I have cameras. They are smaller than spinning wheels. And, they (cameras) are smaller than looms and great wheels. This does not mean that I don’t have a lot (of cameras). It just means they are more discrete. I have a series (of cameras) that I rotate in use. Each has its own characteristics, and therefore, its use in certain situations. It would be boring to wax poetic over each (camera’s) special or general use. Suffice to say that Colleen’s picture illustrates one “signature” spinning wheel, one loom, and two great wheels, all of which take up (all) the available space in our (her) living room. Three cameras take up a portion of one table that does not have fiber upon it. Which is to say, that the missing camera (I took this photo with it) is my new spiffy Nikon Z5. Yes, one must always keep up with tech. It is the replacement to my trusty Nikon D610, that I purchased when Colleen and I first met. I will not be replacing Colleen anytime soon. I say this upon pain of death. Ha ha. (KIDDING!).
This new camera does take great shots. I’ve been waiting to get the red wing blackbird with its red chevron – only to find, it is orange – and shot with my Sony RX100 VI. The swallow? A crow decimated their nest last spring. I hope they have returned to nest once more. Mix and match, each instrument for its purpose. When you you need a hammer, a screw driver might do if nothing else is at hand. Macro? The right lens is definitely a plus – helpful! But you can do it with or without. I love to learn new tricks. A new camera? A new lens? Is it an excuse? Or, is it inspiration to explore new possibilities? Whatever! I rotate and I use whatever is at hand that will achieve what I imagine. Sometimes it works. Do we need all those spinning wheels? Ha ha. I would not presume to answer that question. But I do know, it’s a whole lot of fun to have the tools you need at hand. … now to talk Colleen into needing a Tesla.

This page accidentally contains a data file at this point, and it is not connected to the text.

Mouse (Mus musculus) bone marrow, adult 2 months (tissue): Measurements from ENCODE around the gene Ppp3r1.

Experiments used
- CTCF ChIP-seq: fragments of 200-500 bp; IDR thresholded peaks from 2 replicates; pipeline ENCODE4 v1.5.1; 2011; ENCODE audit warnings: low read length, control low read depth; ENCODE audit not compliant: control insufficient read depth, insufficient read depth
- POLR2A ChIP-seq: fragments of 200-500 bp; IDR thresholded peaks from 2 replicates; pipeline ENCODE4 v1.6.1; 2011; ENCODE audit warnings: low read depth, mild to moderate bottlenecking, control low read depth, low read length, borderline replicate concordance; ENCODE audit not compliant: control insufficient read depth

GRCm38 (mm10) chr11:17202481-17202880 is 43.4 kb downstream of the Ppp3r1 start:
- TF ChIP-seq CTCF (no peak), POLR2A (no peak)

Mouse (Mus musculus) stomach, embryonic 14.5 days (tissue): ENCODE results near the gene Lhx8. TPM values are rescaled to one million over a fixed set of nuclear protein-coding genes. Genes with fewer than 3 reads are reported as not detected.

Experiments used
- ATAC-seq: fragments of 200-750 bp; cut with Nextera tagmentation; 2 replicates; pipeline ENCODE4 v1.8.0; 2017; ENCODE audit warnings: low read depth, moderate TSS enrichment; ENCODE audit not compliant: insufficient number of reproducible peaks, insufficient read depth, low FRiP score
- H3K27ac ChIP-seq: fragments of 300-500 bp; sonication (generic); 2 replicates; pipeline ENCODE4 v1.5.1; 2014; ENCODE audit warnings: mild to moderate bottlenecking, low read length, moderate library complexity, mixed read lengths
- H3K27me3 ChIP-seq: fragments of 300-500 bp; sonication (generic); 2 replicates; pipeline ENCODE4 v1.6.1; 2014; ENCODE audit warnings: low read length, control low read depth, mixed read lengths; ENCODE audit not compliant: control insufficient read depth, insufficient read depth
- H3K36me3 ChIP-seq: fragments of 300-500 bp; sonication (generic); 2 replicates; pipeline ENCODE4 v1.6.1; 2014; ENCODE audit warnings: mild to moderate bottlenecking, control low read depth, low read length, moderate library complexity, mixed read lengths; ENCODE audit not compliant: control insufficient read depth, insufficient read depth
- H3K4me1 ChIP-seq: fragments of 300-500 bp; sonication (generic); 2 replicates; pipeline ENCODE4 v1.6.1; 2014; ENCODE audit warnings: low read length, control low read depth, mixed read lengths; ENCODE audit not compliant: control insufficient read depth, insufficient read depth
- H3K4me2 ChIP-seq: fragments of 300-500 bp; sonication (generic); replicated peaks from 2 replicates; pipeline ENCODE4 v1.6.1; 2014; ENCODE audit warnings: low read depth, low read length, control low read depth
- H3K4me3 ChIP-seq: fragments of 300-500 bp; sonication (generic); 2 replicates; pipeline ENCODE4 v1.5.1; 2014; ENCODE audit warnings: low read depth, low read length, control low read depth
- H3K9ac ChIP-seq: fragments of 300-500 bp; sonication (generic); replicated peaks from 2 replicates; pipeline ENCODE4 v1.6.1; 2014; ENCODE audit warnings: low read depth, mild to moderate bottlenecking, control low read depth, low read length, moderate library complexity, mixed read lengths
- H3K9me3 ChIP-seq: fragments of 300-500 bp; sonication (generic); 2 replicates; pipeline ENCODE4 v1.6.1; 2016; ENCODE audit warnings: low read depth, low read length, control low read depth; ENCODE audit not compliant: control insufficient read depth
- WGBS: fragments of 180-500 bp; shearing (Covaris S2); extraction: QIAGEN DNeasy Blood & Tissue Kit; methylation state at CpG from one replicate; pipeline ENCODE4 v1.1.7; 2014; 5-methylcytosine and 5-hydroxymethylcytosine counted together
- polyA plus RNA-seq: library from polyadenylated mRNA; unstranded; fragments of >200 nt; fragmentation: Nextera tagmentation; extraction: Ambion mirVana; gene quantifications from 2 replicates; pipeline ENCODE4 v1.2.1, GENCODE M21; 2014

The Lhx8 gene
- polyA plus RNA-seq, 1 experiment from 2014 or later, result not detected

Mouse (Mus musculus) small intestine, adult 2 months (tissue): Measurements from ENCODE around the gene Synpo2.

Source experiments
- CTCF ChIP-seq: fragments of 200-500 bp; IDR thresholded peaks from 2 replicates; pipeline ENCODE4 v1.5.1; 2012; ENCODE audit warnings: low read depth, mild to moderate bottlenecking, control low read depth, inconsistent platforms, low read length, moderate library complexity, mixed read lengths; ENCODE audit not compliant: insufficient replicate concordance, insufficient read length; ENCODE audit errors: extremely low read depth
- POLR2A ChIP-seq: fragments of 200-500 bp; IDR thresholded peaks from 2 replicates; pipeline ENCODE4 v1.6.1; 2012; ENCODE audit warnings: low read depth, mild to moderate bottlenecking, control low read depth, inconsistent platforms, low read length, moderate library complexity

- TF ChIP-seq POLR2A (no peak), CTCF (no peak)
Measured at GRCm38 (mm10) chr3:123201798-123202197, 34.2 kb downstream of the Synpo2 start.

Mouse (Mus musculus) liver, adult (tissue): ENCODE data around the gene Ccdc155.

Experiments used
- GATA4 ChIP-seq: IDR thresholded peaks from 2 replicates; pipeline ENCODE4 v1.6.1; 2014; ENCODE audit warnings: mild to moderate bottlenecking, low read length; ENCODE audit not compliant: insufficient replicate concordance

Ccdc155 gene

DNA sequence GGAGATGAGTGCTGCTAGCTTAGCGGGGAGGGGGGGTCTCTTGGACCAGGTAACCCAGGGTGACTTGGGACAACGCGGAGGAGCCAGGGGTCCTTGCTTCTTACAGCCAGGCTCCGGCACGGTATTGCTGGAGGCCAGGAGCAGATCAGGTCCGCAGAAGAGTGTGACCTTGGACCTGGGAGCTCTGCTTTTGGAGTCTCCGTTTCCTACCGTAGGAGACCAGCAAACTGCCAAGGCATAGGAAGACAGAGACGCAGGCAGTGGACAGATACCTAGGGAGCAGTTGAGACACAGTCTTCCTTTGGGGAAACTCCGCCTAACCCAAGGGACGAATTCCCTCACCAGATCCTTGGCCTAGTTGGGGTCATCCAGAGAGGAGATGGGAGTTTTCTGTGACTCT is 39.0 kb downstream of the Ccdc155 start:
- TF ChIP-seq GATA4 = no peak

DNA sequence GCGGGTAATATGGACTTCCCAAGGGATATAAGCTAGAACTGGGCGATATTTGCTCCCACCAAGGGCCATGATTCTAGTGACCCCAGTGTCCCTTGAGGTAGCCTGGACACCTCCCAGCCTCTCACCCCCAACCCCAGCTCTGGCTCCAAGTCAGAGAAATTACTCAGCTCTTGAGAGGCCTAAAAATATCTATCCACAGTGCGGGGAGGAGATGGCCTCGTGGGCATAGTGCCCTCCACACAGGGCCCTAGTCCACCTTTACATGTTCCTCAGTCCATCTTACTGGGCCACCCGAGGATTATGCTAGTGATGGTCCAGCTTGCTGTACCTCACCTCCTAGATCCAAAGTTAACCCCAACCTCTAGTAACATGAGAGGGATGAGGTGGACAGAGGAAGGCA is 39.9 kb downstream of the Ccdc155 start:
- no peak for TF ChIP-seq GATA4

We volunteered – rather I was Shanghaied – to help take apart and reassemble a computerized loom. Be careful what you agree to do. Be very careful!! There are a lot of moving parts. A lot! I took along blue tape and we numbered each section with matching numbers as they came apart. (The tape faced the same way and the numbers matched. Brilliant!) To be sure, the reassembly was hell. But my numbers matched despite disagreement on how it should be. READ: The numbered blue tape is immutably located! I prevailed and the job was done in mere hours. It did not rattle and there are only a couple extra bolts lying around. It could’a been worse. Yes, let me say once more, it could’a been worse. A lot! Computerized loom? I don’t know. They cost upwards the price of a small car. Me? I’ll take the car.
I have made few trips alone. This was one. Colleen has been curious and asks often about my travels before we were together. On this occasion I was set up by a fellow neurosurgeon who asked if I would attend his birthday party. Of course! And, then, he told me it would be in Norway. I had an unplanned stay – in a farmhouse room – with a loom! Two looms! Who knew how much that would impact later on in my life! Traveling alone is no particular fun. I learned early on that dining alone was an issue. I soon carried a book to read while eating. More importantly there was no joy in being unable to share something picturesque without someone in the moment. That has changed permanently for me now. I shall be traveling with the one I love.
Someone once said to me that the sign of genius is a messy desk. Ha ha! I wish. Nantucket basket weaving takes space and material. It’s controlled chaos. I know where everything is. The tools of the trade are organized so I lay my hand on whatever is required quickly. Piles of material await use. Right!? Really! There is absolute organization. Rims take time and so I let them accumulate. Hence, there are a lot of baskets awaiting the finishing touch. Note: the background is Colleen’s big wheel (spinning, not tricycle) and one of the smaller looms. What else is in the background? …two more regular spinning wheels, finished baskets on the mantle and on the TV cabinet…. Sometimes the lines between worhshop and home blur. It’s ours, we’re fine.